Jones claims in the program notes that this choreography is not a visualization of the story, but in some senses it is – primarily in rhythmic ways, for literature, the spoken word, contains rhythms as surely as does dance, and the dancers move to them as much as they do to the music. And, as the characters experience, we see elements of their story: the train, a streetcar, pedestrians on the street, spigots and running water, hands, even the heat of the Atlanta summer. When the child stops and stares for sixty seconds, we get a sixty-second pause. Although no one dancer consistently portrays any of the main characters, we see them straggling along, one behind the other, the former the advancing shadow of the latter.

There is also psychological visualization.  For example, when expectation is reversed, the dancers stand upon their necks. When the character Mr. Head instructs his grandson in the qualities one can look for in Negroes, the dancers’ movements parody African-American rhythmic dancing, and we see, briefly, the jungle bunnies that populate Mr. Head’s ignorance. When he struggles for anonymity, the dancers cover their heads with their jackets, a visualization which also appears to be a pun upon the character’s name. Near the end of the story, when the characters confront the miserable-looking artificial Negro itself, a decayed lawn ornament, we, in one moment, see the misery in their ignorance, and their likeness, in it, to the image they have both created and despised. Finally, when Mr. Head denies his child – there seems to be some connection here with St. Peter’s denial of Christ – Flannery O’Connor was devoutly Roman Catholic – the dancers slip to the floor in despair. Indeed, both the music and the choreography are heavily text-tured. Above it all are the readers’ tonally faceted and emphatic voices, Southern, patrician, and didactic.

What Jones’ piece does, in addition to reviving an important O’Connor story for a new generation of audiences and readers is to show us how as human beings, guilty of the sins of all humankind, we are quietly accused.  Mr. Head, at the last, is revealed to himself as a sinner with no comprehension of his real and terrible sins, against African Americans, against humanity and against his grandson.

Several of the dancers delivered outstanding performances. Shaneeka Harrell distinguished herself early in the evening as first dancer in Jones’s 2002 work, “Power/Full,” which illustrates the isolation of the human spirit from religion and prayer. Again here, we have a text, though in this case it is simple and brief: “When God says something, He can’t take it back.” Another strong performance came from Malcolm Low, who has acquired command since I last had the opportunity to see him dance, two years ago.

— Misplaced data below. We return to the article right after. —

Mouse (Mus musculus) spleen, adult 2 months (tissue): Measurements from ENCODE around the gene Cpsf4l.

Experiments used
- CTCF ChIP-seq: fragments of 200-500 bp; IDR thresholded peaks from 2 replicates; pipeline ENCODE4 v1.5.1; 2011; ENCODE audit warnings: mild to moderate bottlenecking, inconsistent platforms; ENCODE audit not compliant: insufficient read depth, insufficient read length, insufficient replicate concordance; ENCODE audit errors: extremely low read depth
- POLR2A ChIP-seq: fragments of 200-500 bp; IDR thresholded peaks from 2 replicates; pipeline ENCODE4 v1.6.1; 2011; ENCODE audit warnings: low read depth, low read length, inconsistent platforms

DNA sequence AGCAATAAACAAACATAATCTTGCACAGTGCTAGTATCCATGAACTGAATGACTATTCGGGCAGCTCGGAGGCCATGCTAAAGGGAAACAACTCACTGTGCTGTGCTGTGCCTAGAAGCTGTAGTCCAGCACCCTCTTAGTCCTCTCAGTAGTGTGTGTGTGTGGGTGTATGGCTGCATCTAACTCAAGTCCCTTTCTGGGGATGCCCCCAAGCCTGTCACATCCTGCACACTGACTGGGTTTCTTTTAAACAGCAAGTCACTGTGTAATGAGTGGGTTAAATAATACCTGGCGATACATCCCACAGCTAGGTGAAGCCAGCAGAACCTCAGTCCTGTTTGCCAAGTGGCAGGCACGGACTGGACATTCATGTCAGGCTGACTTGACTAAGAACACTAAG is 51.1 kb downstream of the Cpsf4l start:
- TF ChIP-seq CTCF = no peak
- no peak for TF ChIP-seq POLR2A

Also performed this evening was “Duet X 2” (1982). Together the three pieces, all thematically complex, deeply ironic and emotionally involving works, comprised an important statement about the human condition.

“In The Company of Robert Altman,” Ballet-Tanz Magazine, January 2004

Ballet-Tanz Magazine, January 2004

Ballet-Tanz Magazine, January 2004

Robert Altman’s new movie, simply and very effectively titled The Company may be the best dance feature film ever made.

This is a sweeping statement, but I make it with care. Audiences have never seen the dance world rendered on stage and off, via the film medium, with such objectivity and grace. Altman shows us how real companies behave, as organizations and as collected and fallible human beings, all the while maintaining a tender regard, even adoration for the art form. Nearly entire ballets, filmed correctly so that we can see whole bodies and staging rather than subtitled snippets of movement, are woven through a relatively plot-less tale. Thus Altman shows us more clearly than any dramatic dialogue or character development might, why it is that people choose to dance, why artists embrace this way of working, why administration and fund-raisers devote themselves to mounting these projects.

No one has to tell the audience this work is beautiful: they can see it. The film contains no history lesson: we either recognize the included ballets or we don’t, proving the point that we need not be scholars to understand dancing. Nor in this film is dance choreography made up of frail, effeminate variations on the ballet-blanc theme. This is an important point for American viewers who tend to that prejudice. “Don’t look so pretty! You know I hate pretty!” company director Mr. A., (Malcolm McDowell), enjoins the dancers in rehearsal. There is one classical variation, danced brilliantly by both Julie Kepley and Suzanne Lopez; the rest of the film’s repertory is contemporary.